Attachments

AMD 286-16 287-10 4MB HD 45MB VGA 256KB
AMD 386DX-40 Intel 387 8MB HD 81MB VGA 256KB
Cyrix 486DLC-40 IIT387-40 8MB VGA 512KB
AMD 5X86-133 16MB VGA VLB CL5428 2MB and many others
AMD K62+ 550 SOYO 5EMA+ and many others
AST Pentium Pro 200 MHz L2 256KB

Reply 13 of 137, by PC@LIVE

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By doing various checks on the Mosfet of the MSI, one of which is the one that has fried, I looked for other MBs that had the same CEB703AL Mosfet, by chance it is present in another faulty MB, some time ago I had started to do some checks, to see if I could fix the fault.
It is a 6ABX2V VER: 1.2, from memory I think the manufacturer is Lucky Star, in essence it is an ATX BX Slot1, the problem is that it starts up but the POST card shows - -, while to turn off you have to disconnect the power , holding down the button connected to the PWRBT PINs nothing happens.
There is also the CPU fan socket (FAN1) faulty, the 12v coming directly from the Power Supply are missing, also in FAN2 the 12V is missing, while in FAN3 there are, so having a long enough wire the CPU fan can be connected there.
These are the voltages detected on the mosfets:
Q3 CEB6030L PIN1 + 4.52V | PIN2 + 5.01V | PIN3 + 2.06V
Q5 CEB703AL PIN1 + 0.66V | PIN2 + 2.06V | PIN3 + 0.06V
Q6 AMS1085CM PIN1 + 0.10V | PIN2 + 0.30V | PIN3 + 4.97V
From the measured values ​​it seems that the problem is in the Q6, apart from the PIN3 the voltages are very low or almost 0V.
Testing on-board the mosfets (or whatever they are) do not result in shorting, so it could be a problem due to something else, for example some electrolytic capacitor, the problem of the FAN is still strange, that could be due to an interrupted track in the back , but seeing them they look OK, I don't know if maybe there is a fault in that circuit, and the MB protects the CPU by preventing it from starting.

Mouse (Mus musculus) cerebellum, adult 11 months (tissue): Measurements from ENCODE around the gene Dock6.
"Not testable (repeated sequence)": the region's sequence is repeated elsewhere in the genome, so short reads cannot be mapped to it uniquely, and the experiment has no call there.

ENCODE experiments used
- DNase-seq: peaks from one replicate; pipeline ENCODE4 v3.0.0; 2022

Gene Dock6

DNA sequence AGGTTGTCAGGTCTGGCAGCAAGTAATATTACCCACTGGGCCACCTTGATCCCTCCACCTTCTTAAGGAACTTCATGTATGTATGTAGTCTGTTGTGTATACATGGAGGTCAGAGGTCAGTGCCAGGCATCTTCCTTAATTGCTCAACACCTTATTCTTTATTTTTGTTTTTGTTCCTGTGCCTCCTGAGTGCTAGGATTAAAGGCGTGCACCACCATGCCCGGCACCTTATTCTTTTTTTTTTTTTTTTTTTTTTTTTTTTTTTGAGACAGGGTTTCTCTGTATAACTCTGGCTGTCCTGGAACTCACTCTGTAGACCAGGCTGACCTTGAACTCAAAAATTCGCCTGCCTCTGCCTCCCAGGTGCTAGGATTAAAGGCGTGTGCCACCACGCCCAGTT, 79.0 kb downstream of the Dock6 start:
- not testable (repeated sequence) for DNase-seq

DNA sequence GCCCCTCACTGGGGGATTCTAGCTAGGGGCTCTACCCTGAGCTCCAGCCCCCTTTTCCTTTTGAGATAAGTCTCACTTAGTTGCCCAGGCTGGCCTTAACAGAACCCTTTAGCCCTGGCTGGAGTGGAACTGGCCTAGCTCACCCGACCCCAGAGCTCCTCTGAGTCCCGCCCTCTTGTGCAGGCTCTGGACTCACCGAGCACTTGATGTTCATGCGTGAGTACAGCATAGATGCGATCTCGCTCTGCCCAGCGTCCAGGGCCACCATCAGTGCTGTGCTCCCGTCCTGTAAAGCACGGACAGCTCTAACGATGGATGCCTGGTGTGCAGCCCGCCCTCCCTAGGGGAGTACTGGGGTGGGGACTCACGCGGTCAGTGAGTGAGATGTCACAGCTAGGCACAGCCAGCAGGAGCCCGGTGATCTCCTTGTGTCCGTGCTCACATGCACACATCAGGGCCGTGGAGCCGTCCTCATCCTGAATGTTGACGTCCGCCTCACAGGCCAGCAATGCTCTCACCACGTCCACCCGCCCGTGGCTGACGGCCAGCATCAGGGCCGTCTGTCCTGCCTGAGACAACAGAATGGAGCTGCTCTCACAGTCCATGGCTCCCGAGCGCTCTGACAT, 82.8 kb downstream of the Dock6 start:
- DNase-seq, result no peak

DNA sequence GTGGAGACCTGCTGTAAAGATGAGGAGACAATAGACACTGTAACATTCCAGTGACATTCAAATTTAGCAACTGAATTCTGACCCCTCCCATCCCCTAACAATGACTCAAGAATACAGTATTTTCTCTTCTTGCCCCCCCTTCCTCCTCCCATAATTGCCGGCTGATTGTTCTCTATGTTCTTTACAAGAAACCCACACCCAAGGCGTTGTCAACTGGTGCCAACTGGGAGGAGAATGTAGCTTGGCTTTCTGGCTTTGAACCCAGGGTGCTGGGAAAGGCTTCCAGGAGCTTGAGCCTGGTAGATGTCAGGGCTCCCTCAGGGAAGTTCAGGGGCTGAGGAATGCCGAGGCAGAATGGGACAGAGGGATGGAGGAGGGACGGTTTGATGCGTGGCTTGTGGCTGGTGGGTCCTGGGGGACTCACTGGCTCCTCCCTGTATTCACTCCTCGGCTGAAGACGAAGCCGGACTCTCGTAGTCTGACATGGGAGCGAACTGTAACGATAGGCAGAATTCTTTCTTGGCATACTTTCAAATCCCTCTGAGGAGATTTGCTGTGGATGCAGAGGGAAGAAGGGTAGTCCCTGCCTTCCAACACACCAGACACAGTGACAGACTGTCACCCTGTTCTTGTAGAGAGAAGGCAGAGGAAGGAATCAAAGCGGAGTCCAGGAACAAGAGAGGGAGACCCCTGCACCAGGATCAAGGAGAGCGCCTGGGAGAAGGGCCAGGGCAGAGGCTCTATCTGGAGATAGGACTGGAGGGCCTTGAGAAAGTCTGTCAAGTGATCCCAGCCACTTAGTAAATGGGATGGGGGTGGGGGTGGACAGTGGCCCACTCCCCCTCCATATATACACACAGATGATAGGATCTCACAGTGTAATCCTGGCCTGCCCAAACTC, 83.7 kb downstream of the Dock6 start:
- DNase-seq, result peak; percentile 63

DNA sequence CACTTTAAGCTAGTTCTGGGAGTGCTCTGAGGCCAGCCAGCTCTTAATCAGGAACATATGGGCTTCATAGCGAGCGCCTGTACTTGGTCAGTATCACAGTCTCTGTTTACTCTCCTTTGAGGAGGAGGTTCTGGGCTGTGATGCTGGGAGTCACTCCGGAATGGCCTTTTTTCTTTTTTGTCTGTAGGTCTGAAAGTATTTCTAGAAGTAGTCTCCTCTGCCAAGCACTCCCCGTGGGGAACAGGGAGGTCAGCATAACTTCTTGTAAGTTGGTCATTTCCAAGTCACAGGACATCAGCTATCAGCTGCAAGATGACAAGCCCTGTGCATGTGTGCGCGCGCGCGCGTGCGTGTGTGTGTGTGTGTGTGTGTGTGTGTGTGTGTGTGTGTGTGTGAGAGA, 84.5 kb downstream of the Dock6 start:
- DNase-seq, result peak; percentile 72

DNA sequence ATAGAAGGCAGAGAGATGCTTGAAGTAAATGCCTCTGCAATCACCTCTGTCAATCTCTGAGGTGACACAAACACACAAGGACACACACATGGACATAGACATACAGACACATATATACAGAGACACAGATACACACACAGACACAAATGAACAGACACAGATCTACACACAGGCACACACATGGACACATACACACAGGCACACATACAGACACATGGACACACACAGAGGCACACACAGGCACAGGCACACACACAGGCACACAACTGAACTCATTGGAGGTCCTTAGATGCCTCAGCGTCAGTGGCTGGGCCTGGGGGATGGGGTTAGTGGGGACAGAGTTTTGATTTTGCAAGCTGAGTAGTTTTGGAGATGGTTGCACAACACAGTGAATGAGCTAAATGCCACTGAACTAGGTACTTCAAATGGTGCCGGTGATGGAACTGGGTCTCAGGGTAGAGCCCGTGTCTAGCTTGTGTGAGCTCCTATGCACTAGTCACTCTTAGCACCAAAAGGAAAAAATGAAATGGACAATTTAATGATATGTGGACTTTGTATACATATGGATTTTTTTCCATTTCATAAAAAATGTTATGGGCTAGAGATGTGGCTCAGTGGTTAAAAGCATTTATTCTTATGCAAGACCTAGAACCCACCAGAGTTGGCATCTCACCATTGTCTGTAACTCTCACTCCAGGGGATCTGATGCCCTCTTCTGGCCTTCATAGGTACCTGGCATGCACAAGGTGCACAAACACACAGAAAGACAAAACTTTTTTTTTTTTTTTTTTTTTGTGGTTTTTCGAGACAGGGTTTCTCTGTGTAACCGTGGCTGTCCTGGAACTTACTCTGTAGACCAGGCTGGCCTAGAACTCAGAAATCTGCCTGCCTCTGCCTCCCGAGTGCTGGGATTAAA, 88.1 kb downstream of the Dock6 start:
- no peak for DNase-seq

Later I would check if there is power to the BIOS chip and the RAM, unfortunately having no indication of codes from the POST card, you can not do anything but attempts, and try to check the area around looking for something that is KO.
It would be useful to have a spare AMS1085CM, replace it and see if any voltage returns, if I'm not mistaken pin1 (should it be ground ???), pin2 the Vout ?, and pin3 the Vin.

Attachments

AMD 286-16 287-10 4MB HD 45MB VGA 256KB
AMD 386DX-40 Intel 387 8MB HD 81MB VGA 256KB
Cyrix 486DLC-40 IIT387-40 8MB VGA 512KB
AMD 5X86-133 16MB VGA VLB CL5428 2MB and many others
AMD K62+ 550 SOYO 5EMA+ and many others
AST Pentium Pro 200 MHz L2 256KB

Reply 14 of 137, by snufkin

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Yeah, Q3&5 look ok:

                 5V
123 |- D
GDS 4.5V G -|